office and unavailable for comment, and the Dobrin & Han attorney
did not immediately respond to a message left with an assistant or
an email request for comment.


UNIVERSITY OF PHOENIX: Sued in E.D. Cal. Over Automated Calls
-------------------------------------------------------------
Twonesha Johnson-Hendricks, individually and on behalf of all
others similarly situated v. University of Phoenix, Does 1-10,
inclusive, Case No. 2:16-cv-01434-MCE-EFB (E.D. Cal., June 24,
2016), seeks to put an end on the Defendants' practice of placing
calls to Plaintiff's cellular telephone using an automatic
telephone dialing system without prior express consent.

University of Phoenix is an educational institution located at
1625 W Fountainhead Pkwy, Tempe, AZ 85282, United States.

The Plaintiff is represented by:

      Todd M. Friedman, Esq.
      Adrian R. Bacon, Esq.
      LAW OFFICES OF TODD M. FRIEDMAN, P.C.
      324 S. Beverly Dr., #725
      Beverly Hills, CA 90212
      Telephone: (877) 206-4741
      Facsimile: (866) 633-0228
      E-mail: tfriedman@toddflaw.com
              abacon@toddflaw.com


VAHANA SALES: "Martinez" Seeks Unpaid Overtime Pay Under FLSA
-------------------------------------------------------------
JUAN CARLOS MARTINEZ, Individually and On Behalf of All Similarly
Situated Persons, the Plaintiff, v. VAHANA SALES, LLC d/b/a
ESTRELLA DE HOUSTON and EDUARDO RODRIGUEZ, the Defendants, Case
No. 4:16-cv-02014 (S.D. Tex., July 8, 2016), seeks to recover
unpaid overtime compensation, liquidated damages, costs, and
attorney's fees under the Fair Labor Standards Act (FLSA).

The Plaintiff's responsibilities included, transporting vehicles
and equipment in addition to some maintenance work. During the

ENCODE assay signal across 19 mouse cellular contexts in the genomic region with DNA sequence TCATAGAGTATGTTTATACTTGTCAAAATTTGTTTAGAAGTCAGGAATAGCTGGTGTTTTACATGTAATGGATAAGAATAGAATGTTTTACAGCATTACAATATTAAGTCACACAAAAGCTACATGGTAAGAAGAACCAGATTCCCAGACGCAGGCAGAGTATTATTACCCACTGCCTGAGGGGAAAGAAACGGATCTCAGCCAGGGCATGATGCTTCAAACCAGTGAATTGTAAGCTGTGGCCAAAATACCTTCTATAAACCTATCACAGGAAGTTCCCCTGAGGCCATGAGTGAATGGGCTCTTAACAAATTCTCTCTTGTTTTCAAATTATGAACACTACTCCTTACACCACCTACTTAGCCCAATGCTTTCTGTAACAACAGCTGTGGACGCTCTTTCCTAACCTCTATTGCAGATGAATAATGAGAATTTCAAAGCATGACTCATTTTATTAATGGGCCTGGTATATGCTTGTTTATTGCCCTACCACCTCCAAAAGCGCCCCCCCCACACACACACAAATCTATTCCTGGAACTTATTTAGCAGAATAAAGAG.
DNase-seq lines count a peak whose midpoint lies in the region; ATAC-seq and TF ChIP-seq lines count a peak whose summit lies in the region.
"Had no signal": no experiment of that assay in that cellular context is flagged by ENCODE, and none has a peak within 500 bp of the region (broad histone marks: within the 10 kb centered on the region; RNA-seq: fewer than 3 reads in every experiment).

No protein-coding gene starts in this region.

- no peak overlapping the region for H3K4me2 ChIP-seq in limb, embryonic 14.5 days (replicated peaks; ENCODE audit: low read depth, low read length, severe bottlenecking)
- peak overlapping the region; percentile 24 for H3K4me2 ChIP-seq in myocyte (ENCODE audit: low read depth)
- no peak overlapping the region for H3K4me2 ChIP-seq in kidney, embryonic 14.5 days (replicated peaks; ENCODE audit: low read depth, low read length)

time Martinez worked for the Defendants, he regularly worked in
excess of 40 hours in a workweek. In fact, Martinez regularly
worked 60 hours or more per week. Martinez was paid on a salary
basis, but was not paid an overtime premium for time he worked in
excess of 40 hours in the workweek. Instead, Martinez was paid the
same salary no matter how many hours he worked.

The Plaintiff is represented by:

          Josef F. Buenker, Esq.
          Vijay A. Pattisapu, Esq.
          THE BUENKER LAW FIRM
          2030 North Loop West, Suite 120
          Houston, TX 77018
          Telephone: (713) 868 3388
          Facsimile: (713) 683 9940
          E-mail: jbuenker@buenkerlaw.com
                  vijay@buenkerlaw.com


VALVE CORP: Promotes Gambling, Florida Class Suits Allege
---------------------------------------------------------
Nick Rummell, writing for Courthouse News Service, reported that
a large online video game company allowed and sponsored illegal
gambling by creating a real-world gambling regime hidden in a
gaming black market, according to a number of recent class-action
lawsuits.

The lawsuits, which have so far been filed in Federal Court in
Florida, Connecticut and New Jersey, allege the online gambling
regime was created by Washington state-based online competitive
video game company Valve Corporation, which plaintiffs likened to
a modern-era Captain Renault from the movie Casablanca.

Valve, which organizes several competitive online gaming leagues,
allegedly sold its users chips, known as "skins," which could then
be used as weapons in its "Counter-Strike" game, which has grown
to nearly 400,000 players worldwide.  The skins could be traded
and converted into cash like casino chips, or they could be traded
for similar online currency, such as virtual diamonds or lotto
tokens, through one if Valve's other sites, according to one class
action filed July 7, in New Jersey Federal Court.  The most
expensive skin is priced around $300, according to gaming sites.

However, unlike casino chips, Valve took no risk by selling them
and made a 15 percent fee during each sale through its
marketplace, July 7, lawsuit alleges. Further, the complaint
states, Valve filtered its income through several foreign websites
"in order to maintain the charade that Valve is not promoting and
profiting from online gambling."

"To put it another way, Valve is the barkeeper who allows illegal
gambling operators to set up shop in its backroom and sells chips
for a fee to customers on their way in, but claims it is powerless
to stop the illegal gambling racket and benefits from having a
packed house every night," the 58-page lawsuit states.

Lead plaintiff Jayme Reed says some of the sites had no age
verification process, which meant minors could use the site to
make illegal bets for fake chips that could later be converted
into real currency.

"That most of the people in the [defendants'] gambling economy are
teenagers and/or under 21 make Valve's and the other unnamed co-
conspirators' actions even more unconscionable," the lawsuit
states.